Mr. Hubbard to Mr. Bayard.

No. 548.]

Sir: I have the honor to inform the Department of the assassination of the Japanese minister of education, Viscount Mori Arinori, which occurred at his residence early on the morning of February 11.

So far as can be ascertained the assassination had no political significance whatever, and was committed by a Shintoist religious fanatic, without aid or instigation from any accomplice, for the purpose of avenging some real or imagined slight or indignity to a Shinto temple, [Page 539] which the assassin claimed the late minister once committed in entering the temple without removing his hat and shoes. The assassin was at once killed by an attendant of the minister.

The minister lived about twenty-four hours after receiving the wound.

The assassination was especially deplorable coming, as it did, on a day when all of Japan had put on holiday attire and was rejoicing over the constitution which was to be promulgated that day.

Viscount Mori was born in 1841, and had served his country in many honorable capacities, having been at one time the diplomatic representative of Japan at Washington; afterwards becoming vice-minister for foreign affairs, and later envoy and minister to England and to China, respectively.

Under his administration of the department of education Japan has made wonderful strides in educational advancement.

I inclose a clipping from the Japan Mail, giving an account of the assassination, which is believed to be in the main correct.

I have, etc.,

Richard B. Hubbard.
[Inclosure in No. 548.—Extract from the Japan Mail.]

Assassination of Viscount Mori.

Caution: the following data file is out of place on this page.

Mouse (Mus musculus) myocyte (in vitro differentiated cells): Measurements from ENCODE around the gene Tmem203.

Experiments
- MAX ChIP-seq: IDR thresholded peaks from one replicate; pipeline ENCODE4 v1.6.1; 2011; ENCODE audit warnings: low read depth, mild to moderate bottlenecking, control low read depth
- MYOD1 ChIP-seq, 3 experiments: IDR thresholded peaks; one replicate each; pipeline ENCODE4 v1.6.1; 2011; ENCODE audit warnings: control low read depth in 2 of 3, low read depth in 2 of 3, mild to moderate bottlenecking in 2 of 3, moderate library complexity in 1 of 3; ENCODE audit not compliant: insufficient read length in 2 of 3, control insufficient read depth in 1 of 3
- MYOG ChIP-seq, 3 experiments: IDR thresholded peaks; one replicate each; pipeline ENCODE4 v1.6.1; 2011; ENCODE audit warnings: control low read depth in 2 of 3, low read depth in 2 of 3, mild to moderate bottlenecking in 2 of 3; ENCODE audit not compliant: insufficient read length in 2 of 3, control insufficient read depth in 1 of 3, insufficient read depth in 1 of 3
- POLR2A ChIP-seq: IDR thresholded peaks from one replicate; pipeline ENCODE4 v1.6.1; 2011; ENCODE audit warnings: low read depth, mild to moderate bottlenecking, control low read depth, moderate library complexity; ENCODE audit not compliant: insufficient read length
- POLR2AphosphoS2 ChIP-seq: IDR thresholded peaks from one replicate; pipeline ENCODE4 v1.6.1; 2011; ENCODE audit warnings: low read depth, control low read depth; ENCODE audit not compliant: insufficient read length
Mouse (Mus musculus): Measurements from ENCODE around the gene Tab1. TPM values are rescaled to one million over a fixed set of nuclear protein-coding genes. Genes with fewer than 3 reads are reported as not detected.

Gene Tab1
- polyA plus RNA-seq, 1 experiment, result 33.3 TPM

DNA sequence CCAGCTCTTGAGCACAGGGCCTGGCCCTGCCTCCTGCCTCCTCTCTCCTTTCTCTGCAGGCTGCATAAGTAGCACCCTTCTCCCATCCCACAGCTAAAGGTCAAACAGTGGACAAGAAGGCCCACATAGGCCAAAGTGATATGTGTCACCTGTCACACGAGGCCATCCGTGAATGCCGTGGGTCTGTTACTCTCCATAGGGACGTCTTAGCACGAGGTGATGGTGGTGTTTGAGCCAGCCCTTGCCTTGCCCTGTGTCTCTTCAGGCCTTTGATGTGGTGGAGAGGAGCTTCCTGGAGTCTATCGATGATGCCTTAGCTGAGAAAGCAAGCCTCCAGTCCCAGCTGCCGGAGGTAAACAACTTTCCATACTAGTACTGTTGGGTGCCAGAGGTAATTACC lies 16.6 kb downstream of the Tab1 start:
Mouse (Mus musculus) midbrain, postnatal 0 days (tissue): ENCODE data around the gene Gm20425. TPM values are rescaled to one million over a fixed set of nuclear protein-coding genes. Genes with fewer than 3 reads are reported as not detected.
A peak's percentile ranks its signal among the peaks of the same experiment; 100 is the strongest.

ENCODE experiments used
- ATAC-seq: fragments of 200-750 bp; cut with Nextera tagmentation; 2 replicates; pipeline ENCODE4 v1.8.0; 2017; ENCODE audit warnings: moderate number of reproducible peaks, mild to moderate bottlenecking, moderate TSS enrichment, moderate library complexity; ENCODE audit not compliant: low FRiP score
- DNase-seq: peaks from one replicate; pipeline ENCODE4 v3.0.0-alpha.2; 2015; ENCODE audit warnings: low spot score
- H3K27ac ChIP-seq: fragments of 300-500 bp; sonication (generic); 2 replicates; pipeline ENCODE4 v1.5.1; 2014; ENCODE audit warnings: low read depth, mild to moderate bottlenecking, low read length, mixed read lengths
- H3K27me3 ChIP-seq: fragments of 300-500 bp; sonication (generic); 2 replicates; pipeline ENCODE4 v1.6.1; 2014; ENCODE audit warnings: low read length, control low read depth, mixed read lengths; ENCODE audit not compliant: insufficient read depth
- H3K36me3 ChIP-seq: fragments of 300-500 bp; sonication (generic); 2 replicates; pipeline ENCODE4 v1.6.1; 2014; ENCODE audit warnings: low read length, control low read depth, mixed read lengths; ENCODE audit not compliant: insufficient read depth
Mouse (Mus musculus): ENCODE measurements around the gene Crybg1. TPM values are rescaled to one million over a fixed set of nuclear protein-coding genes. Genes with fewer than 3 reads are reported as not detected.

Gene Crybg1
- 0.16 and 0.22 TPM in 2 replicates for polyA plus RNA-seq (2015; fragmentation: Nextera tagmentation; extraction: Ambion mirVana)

It is with the most sincere regret that we have to announce the fatal termination of the injury received on the morning of the 11th by his excellency the minister of state tor education. It appears that the weapon used by the assassin was an ordinary Japanese kitchen-knife, the flat triangular blade of which had been sharpened to a state of great keenness. Unfortunately the blow was delivered so as to cut an artery, and, owing probably to the fact that all Tokio had begun to keep festival, medical aid was not procured until three hours had elapsed. By that time the Viscount had fainted from loss of blood, and at 5 o’clock on Tuesday morning he passed away. The irony of fate could scarcely be shown more cruelly than in the death of such a man by such an instrument. The particulars of the sad affair are now known. The murderer, a youth of about twenty-live, went to Viscount Mori’s house early in the morning, and asked for an interview with the minister. He was received by his excellency’s private secretary, but at first declined to state his business through a third party, alleging that it demanded the utmost secrecy. Ultimately, however, he reluctantly consented to explain that he had come to warn the minister against an assault which certain discontented students of the university contemplated making upon him while he was en route for the palace. The secretary carried this message to Viscount Mori, but the minister treated it with some disdain, and told the secretary that he had better question the informant more fully. While the secretary was obeying this instruction the Viscount himself came down stairs dressed in full uniform, and as he was about to pass the door of the room in which the secretary and the youth were conversing, the former said, “This, your excellency, is the man of whom I have just been speaking to you.” The professed informant then advanced, and had begun to repeat his story when suddenly grasping the Viscount, and drawing a kitchen-knife which he had concealed in his clothes, he plunged it in the minister’s abdomen. Concerning what immediately ensued there is, as may well be supposed, some confusion. Whether the man in attempting to make his way from the house seemed to threaten fresh violence, or whether he showed a disposition to follow up his murderous assault, it is at all events certain that one of the minister’s guards, who though standing in the vestibule was unable to prevent the fatal deed, immediately cut the assassin down. Under any circumstances this was regretable, but it would have been more so had there been any suspicion that the assailant had accomplices. Such, however, was not the case. From a manifesto found on his person, and corroborated by subsequent inquiries, the fact is placed beyond doubt that he was absolutely alone in his attempt and that its sole motive was a fanatical desire to wreak vengeance on the Viscount for an act of sacrilege which it appears that the latter did really, whether ignorantly or inadvertently, commit by entering the principal shrine at Ise without removing his hoots. By a zealot like Nishino Bunjiro—for that seems to have been the man’s [Page 540] name—such a proceeding on the part of a prominent minister of state may have been interpreted in the sense of a serious peril to the future of Shintoism in Japan. At all events he was content to sacrifice his own life in order to vindicate the majesty of the gods he reverenced. What an example of the curiously linked chain from which human destinies hang! That one of the ablest statesmen and most brilliant scholars in Japan should be struck down in the very prime of life by a kitchen-knife, and for no better reason than because he had failed to remove his foot-gear when entering a revered sanctuary! And yet there are critics who profess to believe that the religious sentiment is non-existent in Japan. We shall not at the present moment attempt to speak in detail of the deceased minister’s career. His death, felt all the more keenly in contrast with the national rejoicing at the promulgation of the constitution, has thrown Tokio into mourning. That the assassin was virtually a lunatic there can be little doubt, though the time he chose for the execution of his fell design seems to show either a subtle purpose to give the tragedy greater emphasis, or a clever idea that among the crowds and confusion of the national festival he might find exceptional facilities for escape.